When you run a company that has a limited status, it can be tricky to determine exactly where to start your search for a mortgage. Your self-employed status can be a real obstacle, even if your company is doing really well for itself, with the true irony being that you may have more trouble buying a home than the people whose wages you pay.
Add into the mix that as a company director, your finances might be a tad complex and mainstream lenders can take an awfully dim view of people whose income is not straightforward, consistent PAYE.
The good news is that a mortgage for someone in your position is absolutely not out of the question, whether you have a good credit rating or even a poor one. (Click here to check)
The fact is that many people with a chequered financial past and working as a director of a company, don’t even bother applying, so sure are that they’re not going to meet the required criteria.
At Niche Mortgage Info
, we are on a mission to spread the word that there are options available through specialist brokers that are far more flexible and understanding to personal circumstances that aren’t quite the norm. We recommend specially chosen mortgage brokers that take the bigger picture into consideration and have access to special rates and products you won’t get direct from the main lenders. As long as you can prove the mortgage you’re applying for is affordable, your chances of success are very good.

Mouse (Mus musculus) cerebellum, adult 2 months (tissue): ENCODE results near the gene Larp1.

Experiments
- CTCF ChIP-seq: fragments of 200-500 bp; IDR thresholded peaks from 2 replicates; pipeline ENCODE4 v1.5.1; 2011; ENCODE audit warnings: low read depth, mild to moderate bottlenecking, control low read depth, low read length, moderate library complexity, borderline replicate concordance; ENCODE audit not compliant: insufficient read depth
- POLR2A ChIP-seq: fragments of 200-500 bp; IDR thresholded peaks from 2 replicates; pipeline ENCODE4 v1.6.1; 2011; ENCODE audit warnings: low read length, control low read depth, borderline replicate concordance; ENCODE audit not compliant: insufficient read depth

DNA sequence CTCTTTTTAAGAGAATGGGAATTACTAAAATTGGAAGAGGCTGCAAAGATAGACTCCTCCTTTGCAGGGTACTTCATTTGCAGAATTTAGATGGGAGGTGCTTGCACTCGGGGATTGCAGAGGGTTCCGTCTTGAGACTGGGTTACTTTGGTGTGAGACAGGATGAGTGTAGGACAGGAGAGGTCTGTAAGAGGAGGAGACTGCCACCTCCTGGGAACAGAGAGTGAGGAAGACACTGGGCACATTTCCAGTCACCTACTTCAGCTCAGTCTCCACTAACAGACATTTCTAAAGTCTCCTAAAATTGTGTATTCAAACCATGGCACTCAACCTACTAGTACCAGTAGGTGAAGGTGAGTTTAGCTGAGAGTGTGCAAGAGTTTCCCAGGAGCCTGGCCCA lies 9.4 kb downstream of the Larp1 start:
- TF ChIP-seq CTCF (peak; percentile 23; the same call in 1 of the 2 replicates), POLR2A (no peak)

The rules governing the extra work that will need to be done to qualify for a mortgage with bad credit can be seen by viewing our self employed
and bad credit page
Typically speaking, mortgage lenders will need to see that your limited company has been in business for a minimum of a year before they’ll consider offering you the chance to own your own home. There’s one or two exceptions to this rule, as if you’re in a very specific line of work, like a doctor, you may be considered without needing to have been trading for 12 months. However, this only applies if you have contracts in place that are proof of future income.
Mortgage companies will also usually want to you to provide at least 12 months of accounts and sometimes up to two or even three years of profit and loss. It’s important to differentiate between a tax year and a trading year, as if your accounts don’t cover April to April, your initial tax return might not span an entire trading year. In this case, the lender may choose to take a 1 year snapshot, instead of making you wait until the very end of the tax year.
If any of this sound like you, we’d recommend have a chat with one of our recommended brokers to see if you qualify.